Hyundai Motor stated its Chinese joint venture (JV) is accepting voluntary retirements and evaluating various “optimization plans” at its factories after a decline in car sales in the major market.
China saw its first auto sales contraction in over than two decades in last year as pressure from a crippling trade war with the United States and the phasing out of tax cuts on smaller cars pummeled business in the biggest car market.
A bleak outlook as the country’s economy slows has led many automakers, such as Nissan, to reduce production in the country or, as with Suzuki Motor, even exit it.
For Hyundai, troubles have been exacerbated as it is also just reviving from a diplomatic row between Seoul and Beijing that had affected demand for South Korean products in China.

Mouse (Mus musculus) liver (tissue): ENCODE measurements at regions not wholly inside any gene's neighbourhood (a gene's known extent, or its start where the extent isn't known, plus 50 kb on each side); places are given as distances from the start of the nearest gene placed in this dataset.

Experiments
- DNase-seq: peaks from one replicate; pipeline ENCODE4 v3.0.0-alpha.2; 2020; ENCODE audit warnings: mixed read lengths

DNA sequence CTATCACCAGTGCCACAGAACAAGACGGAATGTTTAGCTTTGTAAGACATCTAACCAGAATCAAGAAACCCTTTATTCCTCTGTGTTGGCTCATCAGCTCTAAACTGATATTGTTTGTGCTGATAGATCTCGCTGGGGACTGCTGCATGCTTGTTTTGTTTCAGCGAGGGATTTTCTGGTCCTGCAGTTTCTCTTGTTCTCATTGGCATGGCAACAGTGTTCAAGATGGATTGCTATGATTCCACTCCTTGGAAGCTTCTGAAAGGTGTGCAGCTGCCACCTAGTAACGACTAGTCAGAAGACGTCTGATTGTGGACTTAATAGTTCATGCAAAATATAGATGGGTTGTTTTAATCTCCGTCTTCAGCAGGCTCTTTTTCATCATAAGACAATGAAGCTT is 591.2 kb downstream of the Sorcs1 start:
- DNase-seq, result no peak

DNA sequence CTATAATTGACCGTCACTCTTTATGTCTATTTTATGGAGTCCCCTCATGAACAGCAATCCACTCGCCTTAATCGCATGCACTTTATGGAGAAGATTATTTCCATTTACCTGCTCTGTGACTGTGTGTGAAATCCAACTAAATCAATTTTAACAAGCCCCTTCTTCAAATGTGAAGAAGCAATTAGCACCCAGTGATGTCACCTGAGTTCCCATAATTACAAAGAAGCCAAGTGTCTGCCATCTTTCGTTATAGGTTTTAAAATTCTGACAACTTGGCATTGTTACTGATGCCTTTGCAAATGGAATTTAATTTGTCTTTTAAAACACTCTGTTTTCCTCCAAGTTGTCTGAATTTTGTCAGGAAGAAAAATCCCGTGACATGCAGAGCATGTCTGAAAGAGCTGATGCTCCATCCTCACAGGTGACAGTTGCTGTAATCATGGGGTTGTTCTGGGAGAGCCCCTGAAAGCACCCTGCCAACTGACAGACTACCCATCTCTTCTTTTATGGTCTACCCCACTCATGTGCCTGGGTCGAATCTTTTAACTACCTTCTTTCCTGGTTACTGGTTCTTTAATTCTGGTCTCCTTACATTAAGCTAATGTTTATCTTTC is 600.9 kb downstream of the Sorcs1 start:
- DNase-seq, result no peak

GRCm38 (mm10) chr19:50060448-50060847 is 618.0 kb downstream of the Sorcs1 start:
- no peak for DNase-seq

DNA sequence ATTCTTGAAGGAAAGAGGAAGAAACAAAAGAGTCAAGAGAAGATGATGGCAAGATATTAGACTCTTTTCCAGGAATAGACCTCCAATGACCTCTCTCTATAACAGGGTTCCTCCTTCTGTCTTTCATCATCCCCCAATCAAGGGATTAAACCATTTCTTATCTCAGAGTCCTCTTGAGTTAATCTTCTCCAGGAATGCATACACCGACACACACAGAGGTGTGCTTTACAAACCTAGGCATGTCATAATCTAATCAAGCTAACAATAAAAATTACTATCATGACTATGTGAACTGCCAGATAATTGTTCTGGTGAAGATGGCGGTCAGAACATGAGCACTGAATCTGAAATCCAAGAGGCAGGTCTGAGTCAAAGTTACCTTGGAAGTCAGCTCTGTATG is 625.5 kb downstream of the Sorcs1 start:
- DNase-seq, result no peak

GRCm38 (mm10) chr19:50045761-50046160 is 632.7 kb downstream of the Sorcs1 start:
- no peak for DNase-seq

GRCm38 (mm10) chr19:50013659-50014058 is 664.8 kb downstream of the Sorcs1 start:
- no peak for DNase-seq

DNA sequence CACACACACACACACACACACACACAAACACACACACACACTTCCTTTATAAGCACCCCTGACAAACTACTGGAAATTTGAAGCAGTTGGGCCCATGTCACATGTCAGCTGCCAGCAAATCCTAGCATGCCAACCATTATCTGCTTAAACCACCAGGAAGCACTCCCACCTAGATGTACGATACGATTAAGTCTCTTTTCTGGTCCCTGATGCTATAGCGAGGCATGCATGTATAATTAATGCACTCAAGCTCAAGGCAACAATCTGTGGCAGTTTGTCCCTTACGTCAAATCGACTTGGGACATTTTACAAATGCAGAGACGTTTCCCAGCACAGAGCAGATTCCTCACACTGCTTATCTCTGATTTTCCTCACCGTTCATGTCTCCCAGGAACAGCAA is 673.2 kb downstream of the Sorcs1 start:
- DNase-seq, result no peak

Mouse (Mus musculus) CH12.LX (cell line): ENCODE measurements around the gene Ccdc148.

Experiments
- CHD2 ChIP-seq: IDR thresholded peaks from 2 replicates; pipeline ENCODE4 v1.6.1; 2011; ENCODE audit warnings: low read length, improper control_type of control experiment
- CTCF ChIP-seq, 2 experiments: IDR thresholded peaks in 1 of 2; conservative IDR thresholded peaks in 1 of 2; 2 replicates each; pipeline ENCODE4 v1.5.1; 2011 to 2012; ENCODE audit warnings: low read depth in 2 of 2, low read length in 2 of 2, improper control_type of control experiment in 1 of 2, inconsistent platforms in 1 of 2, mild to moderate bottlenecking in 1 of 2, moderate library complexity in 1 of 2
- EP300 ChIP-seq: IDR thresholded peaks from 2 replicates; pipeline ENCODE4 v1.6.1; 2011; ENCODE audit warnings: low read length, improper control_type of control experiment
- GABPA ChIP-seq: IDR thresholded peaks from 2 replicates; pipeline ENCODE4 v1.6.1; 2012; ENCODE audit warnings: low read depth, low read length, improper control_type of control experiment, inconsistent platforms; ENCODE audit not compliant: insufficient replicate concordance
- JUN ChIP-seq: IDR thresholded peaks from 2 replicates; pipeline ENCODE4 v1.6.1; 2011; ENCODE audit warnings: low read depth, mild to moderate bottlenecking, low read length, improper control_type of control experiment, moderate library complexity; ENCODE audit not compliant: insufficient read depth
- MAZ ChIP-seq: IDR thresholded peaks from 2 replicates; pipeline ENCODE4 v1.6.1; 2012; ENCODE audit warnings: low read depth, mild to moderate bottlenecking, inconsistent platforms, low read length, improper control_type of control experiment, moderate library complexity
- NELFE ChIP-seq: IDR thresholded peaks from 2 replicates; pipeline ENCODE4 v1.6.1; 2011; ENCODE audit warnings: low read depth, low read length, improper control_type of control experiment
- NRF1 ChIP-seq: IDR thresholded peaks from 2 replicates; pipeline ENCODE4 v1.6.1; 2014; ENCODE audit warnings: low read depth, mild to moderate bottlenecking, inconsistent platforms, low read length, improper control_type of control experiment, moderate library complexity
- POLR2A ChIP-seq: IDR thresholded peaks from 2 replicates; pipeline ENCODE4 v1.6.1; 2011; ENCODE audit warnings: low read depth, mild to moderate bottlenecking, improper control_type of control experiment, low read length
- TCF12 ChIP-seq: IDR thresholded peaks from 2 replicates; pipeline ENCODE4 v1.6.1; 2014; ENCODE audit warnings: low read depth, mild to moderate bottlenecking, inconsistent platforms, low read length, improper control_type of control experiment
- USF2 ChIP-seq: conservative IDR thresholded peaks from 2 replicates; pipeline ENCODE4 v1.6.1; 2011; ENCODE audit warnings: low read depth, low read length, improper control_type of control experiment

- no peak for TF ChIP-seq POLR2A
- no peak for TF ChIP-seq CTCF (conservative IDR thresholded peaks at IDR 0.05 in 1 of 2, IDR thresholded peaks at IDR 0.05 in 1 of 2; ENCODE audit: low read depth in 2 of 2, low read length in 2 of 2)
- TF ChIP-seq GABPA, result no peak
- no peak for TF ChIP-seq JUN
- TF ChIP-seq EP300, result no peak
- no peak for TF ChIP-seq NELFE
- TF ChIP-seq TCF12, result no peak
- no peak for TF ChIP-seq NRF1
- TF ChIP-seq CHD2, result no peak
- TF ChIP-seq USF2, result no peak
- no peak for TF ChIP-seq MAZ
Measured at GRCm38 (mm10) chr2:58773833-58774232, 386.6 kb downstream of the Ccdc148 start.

Hyundai, which with its affiliate Kia Motors used to be the No.3 automaker in China until 2016, turned in sales that were only half of its overall production capacity last year.
“Hyundai Motor is reviewing various optimization plans to enhance facility efficiency around the Chinese New Year holidays,” it stated on Friday.
A spokeswoman for the automaker stated no decision had been made on the number of voluntary retirements.
Hyundai’s China sales sank 23 percent in the fourth quarter. There was a lack of attractive models and strong branding in the face of competition from both Chinese and global automakers.